This session opened up a new path for the UN approach on water, as water security was as yet not an accepted theme at the UNSC heading the policies of the peace and security agenda. In September 2017, the panel published its report entitled A Matter of Survival, which outlined strategic recommendations to prevent water conflicts and to develop new forms of hydro diplomacy. This report, presented to the UN General Assembly in 2017, calls for a new institutional framework to meet water challenges of this century.

These events marked two major turning points.  Since then, water has played an ever-more prominent and strategic role in connecting the three UN agendas: sustainable development, peace and security, and humanitarian action. As the UN seeks to foster more synergies between its three agendas, water cooperation should be addressed as a highly relevant leverage point with which to pursue this goal.

Addressing challenges related to water, peace and security requires working at multiple levels and across a wide range of stakeholders. The media has a crucial role to play in putting this topic on the agenda, in contributing to enlightening the issues at multiple scales, and in bridging different communities of practice.

For these different reasons, the Geneva Water Hub warmly welcomes this opportunity to collaborate with Geneva Solutions for the production of this series of articles on Water Security. Through this partnership, we are glad to connect further with actors of the International Geneva, which play a key role in shaping policies at the global level.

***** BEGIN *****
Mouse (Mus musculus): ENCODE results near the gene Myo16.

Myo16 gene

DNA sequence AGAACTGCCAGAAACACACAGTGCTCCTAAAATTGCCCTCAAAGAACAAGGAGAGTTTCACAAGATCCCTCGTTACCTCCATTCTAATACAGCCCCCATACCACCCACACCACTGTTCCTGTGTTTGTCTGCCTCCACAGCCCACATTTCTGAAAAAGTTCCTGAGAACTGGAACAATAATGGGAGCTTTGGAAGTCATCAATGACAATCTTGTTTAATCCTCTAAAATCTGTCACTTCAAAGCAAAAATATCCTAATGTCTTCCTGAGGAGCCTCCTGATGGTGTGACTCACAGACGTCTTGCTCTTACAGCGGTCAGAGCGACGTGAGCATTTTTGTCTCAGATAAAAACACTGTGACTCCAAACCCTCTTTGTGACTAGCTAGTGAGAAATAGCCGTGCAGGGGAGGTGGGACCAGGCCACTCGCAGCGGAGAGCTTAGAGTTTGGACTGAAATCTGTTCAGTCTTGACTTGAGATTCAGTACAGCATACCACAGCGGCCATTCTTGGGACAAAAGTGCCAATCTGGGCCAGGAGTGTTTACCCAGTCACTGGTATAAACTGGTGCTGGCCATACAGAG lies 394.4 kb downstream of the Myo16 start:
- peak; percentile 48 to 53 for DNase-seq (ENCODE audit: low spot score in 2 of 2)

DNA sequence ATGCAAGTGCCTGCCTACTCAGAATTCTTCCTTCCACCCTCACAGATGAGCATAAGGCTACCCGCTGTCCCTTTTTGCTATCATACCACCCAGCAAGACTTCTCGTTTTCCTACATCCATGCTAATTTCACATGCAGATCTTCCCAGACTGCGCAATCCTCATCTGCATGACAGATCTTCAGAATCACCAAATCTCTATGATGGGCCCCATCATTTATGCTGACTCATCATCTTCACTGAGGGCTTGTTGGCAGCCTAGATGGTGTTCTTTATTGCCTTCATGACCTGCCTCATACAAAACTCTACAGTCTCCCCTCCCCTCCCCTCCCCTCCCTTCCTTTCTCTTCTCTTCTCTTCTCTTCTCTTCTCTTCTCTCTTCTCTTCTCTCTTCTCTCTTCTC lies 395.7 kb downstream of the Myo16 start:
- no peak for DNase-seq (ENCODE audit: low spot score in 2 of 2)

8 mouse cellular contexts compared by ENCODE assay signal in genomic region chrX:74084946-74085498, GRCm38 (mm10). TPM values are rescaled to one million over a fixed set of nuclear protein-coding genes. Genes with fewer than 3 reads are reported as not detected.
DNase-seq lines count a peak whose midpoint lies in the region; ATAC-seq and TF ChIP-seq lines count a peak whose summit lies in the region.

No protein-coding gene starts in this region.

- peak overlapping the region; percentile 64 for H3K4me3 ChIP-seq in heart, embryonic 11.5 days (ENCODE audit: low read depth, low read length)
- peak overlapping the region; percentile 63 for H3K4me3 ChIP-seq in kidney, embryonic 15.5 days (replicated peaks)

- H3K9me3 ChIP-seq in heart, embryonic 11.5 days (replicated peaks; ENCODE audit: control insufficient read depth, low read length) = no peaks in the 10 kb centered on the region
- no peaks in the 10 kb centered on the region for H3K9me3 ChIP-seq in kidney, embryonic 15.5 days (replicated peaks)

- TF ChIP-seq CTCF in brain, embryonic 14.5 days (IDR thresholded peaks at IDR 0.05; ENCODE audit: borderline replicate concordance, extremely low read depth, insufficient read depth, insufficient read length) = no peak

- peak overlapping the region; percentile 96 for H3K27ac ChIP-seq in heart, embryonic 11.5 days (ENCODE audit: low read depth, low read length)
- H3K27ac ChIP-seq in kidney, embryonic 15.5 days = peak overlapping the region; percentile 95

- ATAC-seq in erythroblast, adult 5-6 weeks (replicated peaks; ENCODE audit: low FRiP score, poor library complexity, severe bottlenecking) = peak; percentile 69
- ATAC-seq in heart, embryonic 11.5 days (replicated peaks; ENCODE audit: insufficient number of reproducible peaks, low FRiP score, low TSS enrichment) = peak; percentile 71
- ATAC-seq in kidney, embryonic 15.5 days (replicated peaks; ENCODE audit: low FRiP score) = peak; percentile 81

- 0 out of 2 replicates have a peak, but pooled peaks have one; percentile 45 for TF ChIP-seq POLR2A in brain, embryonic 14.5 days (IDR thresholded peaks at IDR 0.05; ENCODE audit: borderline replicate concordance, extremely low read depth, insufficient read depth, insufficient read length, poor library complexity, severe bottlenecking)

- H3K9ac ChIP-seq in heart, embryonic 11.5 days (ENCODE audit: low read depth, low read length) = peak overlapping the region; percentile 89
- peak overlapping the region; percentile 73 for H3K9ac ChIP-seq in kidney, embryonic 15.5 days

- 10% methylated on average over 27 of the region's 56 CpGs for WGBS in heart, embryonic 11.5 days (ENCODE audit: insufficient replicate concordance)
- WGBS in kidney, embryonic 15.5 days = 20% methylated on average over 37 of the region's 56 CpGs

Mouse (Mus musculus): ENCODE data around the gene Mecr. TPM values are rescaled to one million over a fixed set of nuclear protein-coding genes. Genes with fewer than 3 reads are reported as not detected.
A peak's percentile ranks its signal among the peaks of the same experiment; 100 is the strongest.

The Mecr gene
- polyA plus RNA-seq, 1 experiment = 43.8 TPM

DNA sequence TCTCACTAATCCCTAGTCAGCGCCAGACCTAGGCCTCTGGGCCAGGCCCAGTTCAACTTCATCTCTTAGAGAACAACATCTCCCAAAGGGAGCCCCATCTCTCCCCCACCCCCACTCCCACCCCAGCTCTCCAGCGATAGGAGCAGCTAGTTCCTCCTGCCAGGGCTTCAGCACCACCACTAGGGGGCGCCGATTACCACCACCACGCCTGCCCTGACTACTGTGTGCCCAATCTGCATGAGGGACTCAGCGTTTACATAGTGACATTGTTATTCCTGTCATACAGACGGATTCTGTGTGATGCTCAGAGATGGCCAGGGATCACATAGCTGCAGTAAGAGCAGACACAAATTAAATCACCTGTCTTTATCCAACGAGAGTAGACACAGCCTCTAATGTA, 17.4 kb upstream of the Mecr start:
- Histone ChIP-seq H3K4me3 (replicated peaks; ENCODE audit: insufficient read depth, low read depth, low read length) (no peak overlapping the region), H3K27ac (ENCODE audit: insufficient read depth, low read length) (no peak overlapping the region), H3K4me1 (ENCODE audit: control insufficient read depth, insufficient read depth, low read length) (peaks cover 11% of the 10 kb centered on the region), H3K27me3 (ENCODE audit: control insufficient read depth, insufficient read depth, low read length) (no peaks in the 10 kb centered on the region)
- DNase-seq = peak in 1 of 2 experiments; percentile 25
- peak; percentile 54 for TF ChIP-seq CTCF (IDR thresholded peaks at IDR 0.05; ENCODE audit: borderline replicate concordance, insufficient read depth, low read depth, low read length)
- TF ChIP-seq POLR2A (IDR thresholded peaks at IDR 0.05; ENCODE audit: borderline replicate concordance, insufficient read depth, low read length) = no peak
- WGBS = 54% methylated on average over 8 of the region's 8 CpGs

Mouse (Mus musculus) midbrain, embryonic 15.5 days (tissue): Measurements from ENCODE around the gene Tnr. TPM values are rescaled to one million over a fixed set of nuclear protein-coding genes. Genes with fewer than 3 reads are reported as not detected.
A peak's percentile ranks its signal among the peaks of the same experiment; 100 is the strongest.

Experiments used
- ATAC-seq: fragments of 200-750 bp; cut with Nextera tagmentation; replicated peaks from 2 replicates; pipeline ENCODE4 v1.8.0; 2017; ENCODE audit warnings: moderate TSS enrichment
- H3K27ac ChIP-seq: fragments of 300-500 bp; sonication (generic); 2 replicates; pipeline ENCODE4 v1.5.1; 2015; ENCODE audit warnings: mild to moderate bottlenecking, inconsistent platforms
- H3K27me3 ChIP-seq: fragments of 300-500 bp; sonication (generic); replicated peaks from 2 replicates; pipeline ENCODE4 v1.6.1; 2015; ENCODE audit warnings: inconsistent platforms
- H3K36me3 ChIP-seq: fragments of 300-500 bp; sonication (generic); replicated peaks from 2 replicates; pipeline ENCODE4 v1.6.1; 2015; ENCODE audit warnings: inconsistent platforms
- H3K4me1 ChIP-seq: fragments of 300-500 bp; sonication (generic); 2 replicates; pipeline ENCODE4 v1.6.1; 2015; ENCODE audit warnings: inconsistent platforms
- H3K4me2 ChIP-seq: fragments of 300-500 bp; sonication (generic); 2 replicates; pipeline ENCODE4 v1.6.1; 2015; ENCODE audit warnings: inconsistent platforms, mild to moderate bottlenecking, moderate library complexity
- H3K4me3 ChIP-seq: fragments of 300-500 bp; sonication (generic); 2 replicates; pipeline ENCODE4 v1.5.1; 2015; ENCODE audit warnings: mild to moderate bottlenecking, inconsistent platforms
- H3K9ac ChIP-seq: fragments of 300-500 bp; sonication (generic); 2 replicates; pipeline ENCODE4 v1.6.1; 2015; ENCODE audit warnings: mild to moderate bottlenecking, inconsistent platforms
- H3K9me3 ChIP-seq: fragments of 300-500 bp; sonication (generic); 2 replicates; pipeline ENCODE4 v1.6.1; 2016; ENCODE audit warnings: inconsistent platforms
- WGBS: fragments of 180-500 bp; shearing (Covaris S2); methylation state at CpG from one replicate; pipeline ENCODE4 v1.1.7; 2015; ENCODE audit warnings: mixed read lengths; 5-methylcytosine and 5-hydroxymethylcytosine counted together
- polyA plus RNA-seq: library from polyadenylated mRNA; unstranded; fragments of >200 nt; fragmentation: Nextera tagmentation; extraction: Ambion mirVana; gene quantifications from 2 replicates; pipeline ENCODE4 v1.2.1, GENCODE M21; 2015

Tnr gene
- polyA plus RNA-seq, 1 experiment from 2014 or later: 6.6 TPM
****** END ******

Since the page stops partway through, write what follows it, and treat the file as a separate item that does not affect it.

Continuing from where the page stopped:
As the reader of this series will learn, no relevant discussion on our shared future can neglect the issue of water. Water challenges force us to move away from thinking in “silos”, to question the impact of institutional fragmentation, and to embrace and innovate towards holistic views. This requires building new visions of our societies where water management and governance become a central pillar.

Through the articles published by Geneva Solutions, we invite the reader to take a deep dive into the complexity and diversity that characterise challenges of water sharing and allocation. Addressing the security dimension of water entails multiple types of perspectives and entry points.

Through the different contributions you will learn about critical contemporary and future challenges of the sector such as sharing water between economic sectors while securing human rights for all; sharing decision-making power between men and women; sharing water between various political entities to ensure long-term stability and cohesion; preserving human dignity and protecting critical water infrastructures in armed conflict contexts; using water as a driver for peace through community-inclusive political dialogue; framing the role that finance could take to serve water governance in the interest of all; and addressing the ecological burden that our water-intensive consumption and pollution patterns place on the next generations of inhabitants of the Blue Planet.

The full potential of water as an instrument for peace and cooperation remains untapped. The 9th World Water Forum, organised in Dakar in March 2022, is a key global event to take critical steps in that direction.  We are looking forward to engaging the dialogue with you all to harness the potential and opportunities of water as an instrument for peace and cooperation.

The water we share